Dangerous levels of luserishness among sysadmin candidates?

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Niklas Karlsson

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Sep 20, 2018, 12:16:24 PM9/20/18
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A while back I had an interviewer praise me because I was able to
describe in broad strokes how IP over Ethernet works (the usual litany
about NECvat sbe gur qrfgvangvba be tngrjnl, etc). "Very few people are
able to describe it on that level, I was told.

The supply of sysadmin candidates really must be teeming with lusers.
Routing protocols and advanced switching, you only need to know if
you're actually a networking BOFH, but how IP works from the perspective
of the source and destination nodes is really something any sysadmin
worth his salt should be able to recite in hisher sleep.

Worrying, even if it does mean I'm able to look superior.

Niklas
--
Please, if you want to solicit transoceanic transport for the purposes of
buggery, TAKE IT OUT OF THE MONASTERY!
-- Bill Cole

Grant Taylor

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Sep 21, 2018, 4:44:16 PM9/21/18
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On 09/20/2018 10:16 AM, Niklas Karlsson wrote:
> A while back I had an interviewer praise me because I was able to
> describe in broad strokes how IP over Ethernet works (the usual litany
> about NECvat sbe gur qrfgvangvba be tngrjnl, etc). "Very few people are
> able to describe it on that level, I was told.

"NECvat sbe gur qrfgvangvba be tngrjnl"?

> The supply of sysadmin candidates really must be teeming with lusers.

I've had some really sad applicants in my career. Some of whom have
said that 192.0.2.1/24 and 198.51.100.1/24 are in the same subnet and
can communicate with each other "because the netmask is the same".

> Routing protocols and advanced switching, you only need to know if you're
> actually a networking BOFH, but how IP works from the perspective of the
> source and destination nodes is really something any sysadmin worth his
> salt should be able to recite in hisher sleep.

I agree that any decent system administrator needs to have a basic
understanding of how networking works.

My main desires in candidates is:

· Properly identify if a system is in the local subnet or not.
· Understand what a route is for.
· Understand what a router / (default) gateway is for.

I would also like to see some basic understanding of things like
HTTP(S), SMTP, and DNS. Particularly the application layer protocol(s)
that run on the systems that they administer.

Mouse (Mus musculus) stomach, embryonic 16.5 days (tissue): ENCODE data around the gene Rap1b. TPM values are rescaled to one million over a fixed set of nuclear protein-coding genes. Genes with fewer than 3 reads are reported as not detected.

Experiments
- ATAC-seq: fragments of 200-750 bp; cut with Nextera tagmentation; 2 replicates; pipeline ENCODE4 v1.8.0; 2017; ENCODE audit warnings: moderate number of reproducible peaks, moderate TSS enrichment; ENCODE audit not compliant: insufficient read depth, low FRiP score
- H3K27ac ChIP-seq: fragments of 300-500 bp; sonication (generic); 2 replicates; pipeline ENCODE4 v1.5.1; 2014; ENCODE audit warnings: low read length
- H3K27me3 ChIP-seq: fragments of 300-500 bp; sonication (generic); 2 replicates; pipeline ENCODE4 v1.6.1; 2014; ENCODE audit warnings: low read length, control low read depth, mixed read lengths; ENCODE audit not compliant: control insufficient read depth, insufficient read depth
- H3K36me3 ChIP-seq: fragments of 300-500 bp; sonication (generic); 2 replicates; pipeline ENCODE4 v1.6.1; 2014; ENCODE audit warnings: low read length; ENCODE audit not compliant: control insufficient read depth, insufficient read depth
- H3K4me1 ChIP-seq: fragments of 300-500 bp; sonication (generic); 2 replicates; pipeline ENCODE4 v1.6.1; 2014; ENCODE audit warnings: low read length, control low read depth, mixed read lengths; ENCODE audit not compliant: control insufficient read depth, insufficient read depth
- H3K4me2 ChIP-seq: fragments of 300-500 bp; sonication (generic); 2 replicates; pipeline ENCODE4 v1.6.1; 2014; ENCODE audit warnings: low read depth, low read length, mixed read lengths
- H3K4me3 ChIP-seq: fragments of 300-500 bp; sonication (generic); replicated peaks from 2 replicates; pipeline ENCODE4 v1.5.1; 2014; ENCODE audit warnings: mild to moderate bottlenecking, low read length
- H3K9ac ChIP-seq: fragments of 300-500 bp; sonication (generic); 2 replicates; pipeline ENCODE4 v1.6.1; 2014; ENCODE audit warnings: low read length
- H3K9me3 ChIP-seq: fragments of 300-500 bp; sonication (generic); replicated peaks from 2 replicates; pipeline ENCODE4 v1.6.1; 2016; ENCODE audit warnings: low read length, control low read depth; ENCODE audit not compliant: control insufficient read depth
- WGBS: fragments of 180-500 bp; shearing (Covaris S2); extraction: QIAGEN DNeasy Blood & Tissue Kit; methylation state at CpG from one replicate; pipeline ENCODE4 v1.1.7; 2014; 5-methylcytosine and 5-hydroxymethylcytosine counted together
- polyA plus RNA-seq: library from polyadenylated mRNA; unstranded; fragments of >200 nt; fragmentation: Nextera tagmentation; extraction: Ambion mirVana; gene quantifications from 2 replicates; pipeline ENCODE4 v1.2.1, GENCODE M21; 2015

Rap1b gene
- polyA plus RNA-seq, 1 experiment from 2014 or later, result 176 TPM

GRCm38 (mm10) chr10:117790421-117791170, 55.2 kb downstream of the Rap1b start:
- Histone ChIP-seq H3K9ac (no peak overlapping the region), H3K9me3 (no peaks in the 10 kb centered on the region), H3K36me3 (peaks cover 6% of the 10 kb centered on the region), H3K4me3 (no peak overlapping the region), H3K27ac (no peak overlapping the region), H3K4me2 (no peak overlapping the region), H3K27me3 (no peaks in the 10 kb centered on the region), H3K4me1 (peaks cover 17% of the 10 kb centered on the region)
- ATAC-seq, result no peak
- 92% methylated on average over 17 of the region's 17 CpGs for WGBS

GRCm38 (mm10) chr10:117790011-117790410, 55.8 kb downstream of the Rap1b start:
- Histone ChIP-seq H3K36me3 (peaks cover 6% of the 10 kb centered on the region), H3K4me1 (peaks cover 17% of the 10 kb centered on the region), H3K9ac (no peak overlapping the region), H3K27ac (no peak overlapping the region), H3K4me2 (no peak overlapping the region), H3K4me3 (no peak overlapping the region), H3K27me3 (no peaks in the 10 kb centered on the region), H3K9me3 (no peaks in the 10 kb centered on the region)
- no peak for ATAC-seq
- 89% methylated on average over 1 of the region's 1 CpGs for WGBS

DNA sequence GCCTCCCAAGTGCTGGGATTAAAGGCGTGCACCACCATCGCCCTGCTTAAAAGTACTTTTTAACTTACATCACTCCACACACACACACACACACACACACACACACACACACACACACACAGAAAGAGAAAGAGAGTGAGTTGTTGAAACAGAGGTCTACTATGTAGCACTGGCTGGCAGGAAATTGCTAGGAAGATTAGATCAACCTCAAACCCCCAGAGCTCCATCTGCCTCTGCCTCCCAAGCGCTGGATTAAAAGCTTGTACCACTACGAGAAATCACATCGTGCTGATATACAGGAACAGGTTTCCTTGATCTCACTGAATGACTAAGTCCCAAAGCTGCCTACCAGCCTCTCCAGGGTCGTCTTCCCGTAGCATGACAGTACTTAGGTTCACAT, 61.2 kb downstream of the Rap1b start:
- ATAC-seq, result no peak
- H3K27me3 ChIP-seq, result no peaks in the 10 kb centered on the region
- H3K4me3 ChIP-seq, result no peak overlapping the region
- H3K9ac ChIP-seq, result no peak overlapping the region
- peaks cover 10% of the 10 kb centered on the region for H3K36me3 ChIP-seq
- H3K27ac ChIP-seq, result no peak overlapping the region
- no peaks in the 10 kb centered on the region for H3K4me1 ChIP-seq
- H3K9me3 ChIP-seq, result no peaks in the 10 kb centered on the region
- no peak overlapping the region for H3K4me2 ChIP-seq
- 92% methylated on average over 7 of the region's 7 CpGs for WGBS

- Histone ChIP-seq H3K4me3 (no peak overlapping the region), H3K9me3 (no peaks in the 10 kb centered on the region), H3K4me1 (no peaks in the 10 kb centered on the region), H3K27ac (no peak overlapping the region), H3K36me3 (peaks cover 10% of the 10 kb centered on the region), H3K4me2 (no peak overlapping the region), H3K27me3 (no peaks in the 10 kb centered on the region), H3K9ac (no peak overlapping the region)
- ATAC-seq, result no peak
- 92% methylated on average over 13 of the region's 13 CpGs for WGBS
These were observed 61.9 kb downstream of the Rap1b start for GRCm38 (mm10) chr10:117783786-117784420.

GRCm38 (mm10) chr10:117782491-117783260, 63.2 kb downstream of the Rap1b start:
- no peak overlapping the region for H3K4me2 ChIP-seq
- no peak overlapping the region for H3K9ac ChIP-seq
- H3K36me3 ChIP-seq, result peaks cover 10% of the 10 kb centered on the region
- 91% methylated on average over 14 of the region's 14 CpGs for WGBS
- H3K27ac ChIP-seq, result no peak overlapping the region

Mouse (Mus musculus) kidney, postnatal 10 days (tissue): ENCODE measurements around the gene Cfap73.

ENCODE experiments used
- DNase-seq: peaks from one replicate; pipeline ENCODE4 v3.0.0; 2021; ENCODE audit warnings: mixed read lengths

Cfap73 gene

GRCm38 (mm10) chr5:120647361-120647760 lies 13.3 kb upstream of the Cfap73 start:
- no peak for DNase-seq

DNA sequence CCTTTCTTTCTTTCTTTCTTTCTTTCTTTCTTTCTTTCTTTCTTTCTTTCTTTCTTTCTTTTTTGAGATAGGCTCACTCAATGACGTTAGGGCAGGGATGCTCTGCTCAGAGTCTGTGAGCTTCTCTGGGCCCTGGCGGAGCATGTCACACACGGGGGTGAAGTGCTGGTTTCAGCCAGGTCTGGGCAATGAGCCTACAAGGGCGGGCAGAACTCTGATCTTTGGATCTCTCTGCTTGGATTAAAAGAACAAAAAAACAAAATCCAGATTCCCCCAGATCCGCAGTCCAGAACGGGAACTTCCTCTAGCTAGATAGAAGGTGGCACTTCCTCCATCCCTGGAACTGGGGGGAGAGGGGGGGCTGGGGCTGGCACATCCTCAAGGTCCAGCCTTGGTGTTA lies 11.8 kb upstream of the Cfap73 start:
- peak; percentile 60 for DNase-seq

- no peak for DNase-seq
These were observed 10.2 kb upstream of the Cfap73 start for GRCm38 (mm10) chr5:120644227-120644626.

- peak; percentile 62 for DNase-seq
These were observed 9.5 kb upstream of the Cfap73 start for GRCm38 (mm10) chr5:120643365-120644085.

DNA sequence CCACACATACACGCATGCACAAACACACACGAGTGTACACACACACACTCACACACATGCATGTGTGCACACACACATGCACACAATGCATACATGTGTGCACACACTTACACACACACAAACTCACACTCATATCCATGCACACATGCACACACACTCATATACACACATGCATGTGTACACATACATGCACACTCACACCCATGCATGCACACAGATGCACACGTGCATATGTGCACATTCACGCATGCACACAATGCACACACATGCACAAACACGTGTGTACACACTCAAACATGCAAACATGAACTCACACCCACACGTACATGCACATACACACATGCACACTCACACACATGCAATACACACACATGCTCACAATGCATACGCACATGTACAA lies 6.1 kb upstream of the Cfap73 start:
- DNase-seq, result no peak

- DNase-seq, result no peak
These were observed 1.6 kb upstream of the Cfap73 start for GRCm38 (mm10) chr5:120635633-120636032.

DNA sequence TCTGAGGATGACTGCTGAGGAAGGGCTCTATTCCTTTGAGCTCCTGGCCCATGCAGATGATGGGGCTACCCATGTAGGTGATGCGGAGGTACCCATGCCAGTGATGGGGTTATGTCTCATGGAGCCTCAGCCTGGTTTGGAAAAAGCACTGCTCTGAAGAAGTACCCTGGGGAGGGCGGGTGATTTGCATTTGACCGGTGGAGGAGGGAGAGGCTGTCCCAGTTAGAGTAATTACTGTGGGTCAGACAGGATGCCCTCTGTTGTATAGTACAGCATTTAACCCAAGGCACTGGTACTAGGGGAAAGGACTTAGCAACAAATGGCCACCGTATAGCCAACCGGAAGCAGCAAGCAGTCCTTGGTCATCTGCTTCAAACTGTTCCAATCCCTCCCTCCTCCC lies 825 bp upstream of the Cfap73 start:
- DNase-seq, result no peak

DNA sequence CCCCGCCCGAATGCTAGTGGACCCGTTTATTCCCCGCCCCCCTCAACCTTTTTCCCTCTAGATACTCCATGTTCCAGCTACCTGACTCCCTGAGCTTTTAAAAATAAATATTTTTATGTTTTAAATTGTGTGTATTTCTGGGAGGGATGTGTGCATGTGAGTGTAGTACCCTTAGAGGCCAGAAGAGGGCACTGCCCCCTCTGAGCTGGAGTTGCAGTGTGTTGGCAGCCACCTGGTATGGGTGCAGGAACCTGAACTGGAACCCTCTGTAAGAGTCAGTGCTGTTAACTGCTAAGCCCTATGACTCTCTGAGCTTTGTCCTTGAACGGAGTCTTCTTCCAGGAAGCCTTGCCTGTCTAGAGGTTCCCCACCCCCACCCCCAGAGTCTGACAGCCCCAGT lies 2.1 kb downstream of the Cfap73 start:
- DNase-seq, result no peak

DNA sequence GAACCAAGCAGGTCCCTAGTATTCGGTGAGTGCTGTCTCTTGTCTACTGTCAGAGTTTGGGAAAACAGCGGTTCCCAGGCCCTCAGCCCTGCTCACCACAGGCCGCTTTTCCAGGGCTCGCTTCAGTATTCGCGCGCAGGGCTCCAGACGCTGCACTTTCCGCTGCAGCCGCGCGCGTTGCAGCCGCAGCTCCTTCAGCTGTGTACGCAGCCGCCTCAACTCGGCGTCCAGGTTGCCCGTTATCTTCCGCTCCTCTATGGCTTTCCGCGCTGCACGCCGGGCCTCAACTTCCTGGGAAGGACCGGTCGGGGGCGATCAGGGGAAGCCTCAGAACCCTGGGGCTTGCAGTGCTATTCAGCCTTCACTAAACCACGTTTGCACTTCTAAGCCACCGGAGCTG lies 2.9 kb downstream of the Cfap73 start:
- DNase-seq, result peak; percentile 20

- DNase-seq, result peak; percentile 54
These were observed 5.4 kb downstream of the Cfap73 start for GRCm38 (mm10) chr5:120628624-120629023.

> Worrying, even if it does mean I'm able to look superior.

I've been worrying too. I've had 30 year seasoned unix administrators
think that they can access more of the Internet by arbitrarily changing
the netmask from /24 to /16 or even /8 and then wonder why they could no
longer get to things outside of the original /24.



--
Grant. . . .
unix || die




--
Grant. . . .
unix || die

Niklas Karlsson

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Sep 22, 2018, 6:47:15 AM9/22/18
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On 2018-09-21, Grant Taylor <gta...@tnetconsulting.net> wrote:
> On 09/20/2018 10:16 AM, Niklas Karlsson wrote:
>> A while back I had an interviewer praise me because I was able to
>> describe in broad strokes how IP over Ethernet works (the usual litany
>> about NECvat sbe gur qrfgvangvba be tngrjnl, etc). "Very few people are
>> able to describe it on that level, I was told.
>
> "NECvat sbe gur qrfgvangvba be tngrjnl"?

Lrf; ba gur fnzr fhoarg lbh pna fraq qverpgyl gb gurve ZNP, ba n
qvssrerag fhoarg lbh fraq gur cnpxrgf gb gur tngrjnl (qrsnhyg ebhgr be
zber fcrpvsvp).

Niklas
--
Today's product of a disturbed mind: The image of an acoustic coupler
fitted with ball gags.
-- Steve VanDevender in asr

Alexander Schreiber

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Oct 3, 2018, 7:10:05 PM10/3/18
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Niklas Karlsson <ank...@yahoo.se> wrote:
> A while back I had an interviewer praise me because I was able to
> describe in broad strokes how IP over Ethernet works (the usual litany
> about NECvat sbe gur qrfgvangvba be tngrjnl, etc). "Very few people are
> able to describe it on that level, I was told.
>
> The supply of sysadmin candidates really must be teeming with lusers.
> Routing protocols and advanced switching, you only need to know if
> you're actually a networking BOFH, but how IP works from the perspective
> of the source and destination nodes is really something any sysadmin
> worth his salt should be able to recite in hisher sleep.
>
> Worrying, even if it does mean I'm able to look superior.

Hah, you have no idea. I do interviewing @ $EMPLOYER and for quite a while
our recruiters have been giving me only NALSD interviews. And the
number of candidates that actually manage to come up with somewhat
workable designs is ... depressingly low. You'll get gems like people
cheerfully feeding 100k tps to a single spindle of spinning rust.
Or using raid0 over 10+ spindles for revenue critical data because "I've
got a second copy in DC2, it'll be fine". Or handling 10+ GB/s incoming
traffic on a single machine, including writing to stable storage.

Kind regards,
Alex.
--
"Opportunity is missed by most people because it is dressed in overalls and
looks like work." -- Thomas A. Edison
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